There are only so many times you can walk up and down the one street in Lukla in a day. There are only so many Sudokus you can do in a day. There are only so many chapters of a book you can read in a day. All of these activities are accompanied by the constant roar of helicopters taking off, landing or just idling while they wait. The helipad is adjacent to Paradise Lodge as is the airport runway with its busy schedule of planes coming in and out throughout the morning rush to get people to the mountains and others back to Kathmandu.
The prospect of six days having my ears and chest cavity rattled and vibrated held little appeal so I asked Hira to see if he could organise a flight for me from Kathmandu to Lukla on Friday or Saturday so that I could ask Ang Passang to get me a seat out on Tuesday.
To break the monotony, I went out in search of Pradip and his group, returning from their own trek. It did not take long to find them at the Shangrila Lodge at the top of the runway. I have used it as a base at the start and finish of a trek many times. They had had a good time but it had not been without incident with a number of illnesses, including one girl who kept passing out and had to wait in Namche for five days with a member of staff. We chatted for a while but as they had things to sort I did not stay long. Having been invited for supper there would be plenty of time. I admit to looking forward to something other than lodge food.
More time killed at Paradise Lodge being rattled by choppers. At least not all the flights were of fancy as there was a mission to rescue one of the ice doctors who had fallen down a crevasse. Sadly it proved in vain and although he was retrieved he did not survive the ordeal.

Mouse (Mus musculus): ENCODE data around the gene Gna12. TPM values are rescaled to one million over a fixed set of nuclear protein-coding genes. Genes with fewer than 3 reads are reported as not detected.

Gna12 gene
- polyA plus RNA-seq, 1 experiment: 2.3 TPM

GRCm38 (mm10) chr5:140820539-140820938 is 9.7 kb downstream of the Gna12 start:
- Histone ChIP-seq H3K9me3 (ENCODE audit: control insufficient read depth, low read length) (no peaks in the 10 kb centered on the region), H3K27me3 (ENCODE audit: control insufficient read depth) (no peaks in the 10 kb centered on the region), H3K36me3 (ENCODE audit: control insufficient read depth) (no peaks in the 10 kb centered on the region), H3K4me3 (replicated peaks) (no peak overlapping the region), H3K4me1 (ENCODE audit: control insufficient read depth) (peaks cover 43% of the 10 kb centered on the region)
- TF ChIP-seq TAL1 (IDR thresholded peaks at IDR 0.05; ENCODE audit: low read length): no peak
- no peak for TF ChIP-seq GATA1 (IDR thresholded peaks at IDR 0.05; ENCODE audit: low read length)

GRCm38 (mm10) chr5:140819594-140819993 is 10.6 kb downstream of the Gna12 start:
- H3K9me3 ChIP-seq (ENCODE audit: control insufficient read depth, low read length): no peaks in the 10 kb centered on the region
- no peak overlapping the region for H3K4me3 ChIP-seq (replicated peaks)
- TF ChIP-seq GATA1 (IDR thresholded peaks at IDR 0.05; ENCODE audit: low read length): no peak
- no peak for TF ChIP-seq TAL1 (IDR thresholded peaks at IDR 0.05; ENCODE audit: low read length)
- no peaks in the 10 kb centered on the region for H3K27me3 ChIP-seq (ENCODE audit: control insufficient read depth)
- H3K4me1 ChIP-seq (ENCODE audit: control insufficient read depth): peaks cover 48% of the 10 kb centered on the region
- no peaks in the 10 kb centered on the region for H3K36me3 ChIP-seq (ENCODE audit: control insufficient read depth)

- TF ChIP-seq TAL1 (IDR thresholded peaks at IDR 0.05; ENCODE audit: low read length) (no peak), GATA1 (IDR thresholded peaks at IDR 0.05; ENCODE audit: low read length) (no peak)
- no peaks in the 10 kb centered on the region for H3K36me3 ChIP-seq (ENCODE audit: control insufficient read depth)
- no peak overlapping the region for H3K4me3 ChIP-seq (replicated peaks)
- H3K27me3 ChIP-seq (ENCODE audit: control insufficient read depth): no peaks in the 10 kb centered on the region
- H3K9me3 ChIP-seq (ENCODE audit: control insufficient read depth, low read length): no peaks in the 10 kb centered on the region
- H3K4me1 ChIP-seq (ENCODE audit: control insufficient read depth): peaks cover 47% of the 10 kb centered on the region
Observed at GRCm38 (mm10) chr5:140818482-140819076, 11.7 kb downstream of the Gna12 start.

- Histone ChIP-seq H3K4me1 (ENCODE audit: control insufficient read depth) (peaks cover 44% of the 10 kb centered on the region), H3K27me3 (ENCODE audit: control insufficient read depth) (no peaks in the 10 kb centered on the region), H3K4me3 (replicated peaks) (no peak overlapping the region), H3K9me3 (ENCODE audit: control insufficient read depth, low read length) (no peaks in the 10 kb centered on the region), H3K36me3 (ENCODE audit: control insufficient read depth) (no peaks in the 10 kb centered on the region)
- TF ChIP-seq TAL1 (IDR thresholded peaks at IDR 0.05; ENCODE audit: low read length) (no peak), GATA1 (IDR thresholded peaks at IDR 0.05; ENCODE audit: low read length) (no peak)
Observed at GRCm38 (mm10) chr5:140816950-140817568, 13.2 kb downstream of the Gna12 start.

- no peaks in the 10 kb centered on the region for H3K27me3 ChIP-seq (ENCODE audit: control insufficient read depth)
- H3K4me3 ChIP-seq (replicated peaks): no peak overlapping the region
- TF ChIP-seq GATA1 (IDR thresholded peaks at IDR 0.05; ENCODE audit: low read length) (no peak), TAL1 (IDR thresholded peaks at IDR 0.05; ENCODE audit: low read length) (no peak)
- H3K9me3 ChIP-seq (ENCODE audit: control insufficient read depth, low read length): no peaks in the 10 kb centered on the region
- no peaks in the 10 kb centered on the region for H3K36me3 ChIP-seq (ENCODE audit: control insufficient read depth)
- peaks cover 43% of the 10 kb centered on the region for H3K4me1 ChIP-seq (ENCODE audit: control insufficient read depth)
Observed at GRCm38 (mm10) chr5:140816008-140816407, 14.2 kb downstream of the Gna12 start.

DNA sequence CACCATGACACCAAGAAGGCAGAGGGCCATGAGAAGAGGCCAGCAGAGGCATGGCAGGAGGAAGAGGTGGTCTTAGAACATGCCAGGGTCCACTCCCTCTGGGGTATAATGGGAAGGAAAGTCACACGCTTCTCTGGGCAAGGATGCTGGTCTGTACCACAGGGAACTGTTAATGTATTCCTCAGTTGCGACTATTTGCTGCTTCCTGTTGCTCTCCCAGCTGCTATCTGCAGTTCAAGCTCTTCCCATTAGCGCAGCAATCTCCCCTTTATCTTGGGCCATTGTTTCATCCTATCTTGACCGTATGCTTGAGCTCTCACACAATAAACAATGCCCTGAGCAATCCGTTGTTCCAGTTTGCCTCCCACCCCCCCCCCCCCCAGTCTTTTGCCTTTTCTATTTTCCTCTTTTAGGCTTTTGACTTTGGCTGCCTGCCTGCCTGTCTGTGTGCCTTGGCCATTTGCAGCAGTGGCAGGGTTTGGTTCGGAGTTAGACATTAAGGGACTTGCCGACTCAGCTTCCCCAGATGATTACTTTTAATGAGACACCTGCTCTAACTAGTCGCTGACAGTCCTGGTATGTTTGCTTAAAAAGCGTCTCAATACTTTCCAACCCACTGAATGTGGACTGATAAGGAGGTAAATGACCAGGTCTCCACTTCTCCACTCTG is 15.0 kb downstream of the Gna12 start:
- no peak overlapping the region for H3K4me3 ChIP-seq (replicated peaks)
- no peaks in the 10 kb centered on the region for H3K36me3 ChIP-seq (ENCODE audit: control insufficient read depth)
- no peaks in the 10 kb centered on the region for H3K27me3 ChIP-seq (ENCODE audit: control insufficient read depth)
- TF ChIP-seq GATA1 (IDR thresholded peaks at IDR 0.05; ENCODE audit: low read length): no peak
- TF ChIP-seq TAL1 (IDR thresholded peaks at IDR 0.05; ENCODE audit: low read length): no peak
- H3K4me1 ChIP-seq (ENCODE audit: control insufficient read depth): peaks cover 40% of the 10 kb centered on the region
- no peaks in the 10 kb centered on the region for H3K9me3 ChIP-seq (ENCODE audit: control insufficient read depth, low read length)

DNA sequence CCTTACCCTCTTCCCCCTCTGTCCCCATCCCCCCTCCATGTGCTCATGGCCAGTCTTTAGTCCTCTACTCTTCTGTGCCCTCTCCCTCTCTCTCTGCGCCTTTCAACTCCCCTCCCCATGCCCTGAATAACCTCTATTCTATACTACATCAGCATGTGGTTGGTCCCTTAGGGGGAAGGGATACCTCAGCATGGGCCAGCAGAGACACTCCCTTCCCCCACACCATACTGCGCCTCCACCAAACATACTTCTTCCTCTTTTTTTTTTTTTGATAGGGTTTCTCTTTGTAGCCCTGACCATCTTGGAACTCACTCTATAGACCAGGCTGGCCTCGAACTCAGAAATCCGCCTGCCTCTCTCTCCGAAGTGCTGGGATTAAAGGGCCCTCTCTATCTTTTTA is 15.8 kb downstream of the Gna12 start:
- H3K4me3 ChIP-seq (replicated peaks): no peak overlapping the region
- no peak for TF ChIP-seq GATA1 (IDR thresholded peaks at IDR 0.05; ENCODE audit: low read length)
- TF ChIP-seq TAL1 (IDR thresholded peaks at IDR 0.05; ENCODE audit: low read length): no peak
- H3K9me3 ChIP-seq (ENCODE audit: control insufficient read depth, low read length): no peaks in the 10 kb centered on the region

In the evening I wandered back up to the Shangrila Lodge for a welcome change of diet from the normal lodge food. Leaving the children and some staff to enjoy their soup, Pradip took me, Dambar and a couple of the Tudor Grange staff into the lodge proper to share a plate of delicious buffalo strips and a glass or two of red wine. It was only when this ritual had been completed did we rejoin the rest of their group for the main course, a traditional Nepali rice, dhal, vegetables and chicken. Delicious! This was followed by end of trek chocolate cake, bought from the bakery in Lukla. Prem, Pradip’s father, baked many ‘end of trek’ cakes for us over the years and would be unimpressed with his son resorting to a bought cake. After the pudding I made my leave, wishing to know what my flight arrangements were for the next day. It was good to talk to Kevin Hall from the Worcester branch of Tudor Grange and his Australian counterpart from the Solihull branch.
Back at Paradise Lodge I learned that I was on the first Sita Air flight and had to be at the airport at 6.00am.
I had a terrible night’s sleep waiting for the alarm to go off. For a brief moment after we took off I felt the emotions surge – not only was I leaving the mountains but, more importantly, I was creating even more distance between myself and the group. The horizontal view from my portal in the plane was as stunning as ever and I tried my utmost to put names to the multitude of peaks, so recognisable from the ground but so difficult from a plane. The view below was virtually obliterated by a thick haze. Just occasionally the vivid pinks and reds of rhododendron trees penetrated the murky atmosphere. Kathmandu was even worse and seriously needs some rain to bring the dust down. But it is not all dust in Kathmandu; it is pollution from traffic and hundreds of brick factories belching out thick smoke from their furnaces. Immediately the heat hit you as you stepped from the plane. Fighting Kathmandu traffic, I eventually arrived at the International Guest House on the outskirts of Thamel, not really a hotel I would want to bring a group to but very satisfactory for my individual needs.